Why Libertarians are not Fascists: A Philosophical Inquiry and Comparison of Individualism and Collectivism

Fascism is defined as “a governmental system led by a dictator having complete power, forcibly suppressing opposition and criticism, regimenting all industry, commerce, etc., and emphasizing an aggressive nationalism and often racism.”

In many ways, the “alt-right” political philosophy has become tantamount to that of fascism. One of the alt-right’s tenets is “racial supremacy,” which, as a form of nationalism, was used by Adolf Hitler and his Nazi party in Germany. Since the “Unite the Right” rally organized by many alt-righters last August, the alt-right has – unfortunately, in my opinion – received more attention.

Since this rally, writers for some left-leaning media outlets have posited that libertarians share commonalities with the alt-right. Additionally, other sources have consistently espoused that James M. Buchanan, a late Nobel Laureate in Economics (1986) with libertarian leanings, as someone who touted racism, fascism, and white-nationalism. However, this couldn’t be further from the truth: these claims are epistemologically fallacious and inflammatory.

To prove this, we must not only examine the etymology of fascism, but also analyze it with regard to the metaphysical – or ontological – postulates of individualism and collectivism, and compare them to both the libertarian and alt-right ideologies. An examination of both of these metaphysical postulates will prove that the alt-right and libertarian ideologies could not be more different.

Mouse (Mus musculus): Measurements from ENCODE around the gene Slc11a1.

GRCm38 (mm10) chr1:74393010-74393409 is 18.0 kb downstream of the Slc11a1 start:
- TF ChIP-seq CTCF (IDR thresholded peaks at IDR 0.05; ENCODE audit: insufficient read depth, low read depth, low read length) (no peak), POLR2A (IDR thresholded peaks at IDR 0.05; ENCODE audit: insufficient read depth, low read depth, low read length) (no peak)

Collectivism and its influence within the alt-right

The Encyclopedia Britannica describes collectivism as any of [the] several types of social organization in which the individual is seen as being subordinate to a social collectivity such as a state, a nation, a race, or a social class.” It continues by stating that “Collectivism has found varying degrees of expression in the 20th century in such movements as socialism, communism, and fascism.” (Italics supplied)

As previously mentioned, one of the alt-right’s tenets is racial supremacy – which presupposes (and it even admits that) that race, above all else, defines a people. This, in essence, is akin to the nationalism of the Nazi Party, as it also purports one group’s identity to be superior over the other.

As the Encyclopedia Britannica described that both fascism and socialism are species of the genus of collectivism, it is worth nothing that Nazi is short for “Nationalsozialistische Deutsche Arbeiterpartei,” which translates to National Socialist German Workers’ Party. While many socialists may abhor and deny the relation, from a metaphysical and etymological perspective, Nazism is much more connected to socialism – a left-leaning ideology – than it is with libertarianism.

In The Road to Serfdom, Friedrich Hayek stated, “Yet, although to most socialists only one species of collectivism will represent true socialism, it must always be remembered that socialism is a species of collectivism and that therefore everything which is true of collectivism as such must also apply to socialism.” (Italics supplied)

In fact, a direct quote from Adolf Hitler illustrates this point: “We are socialists, we are enemies of today’s capitalistic economic system for the exploitation of the economically weak, with its unfair salaries, with its unseemly evaluation of a human being according to wealth and property instead of responsibility and performance, and we are all determined to destroy this system under all conditions.”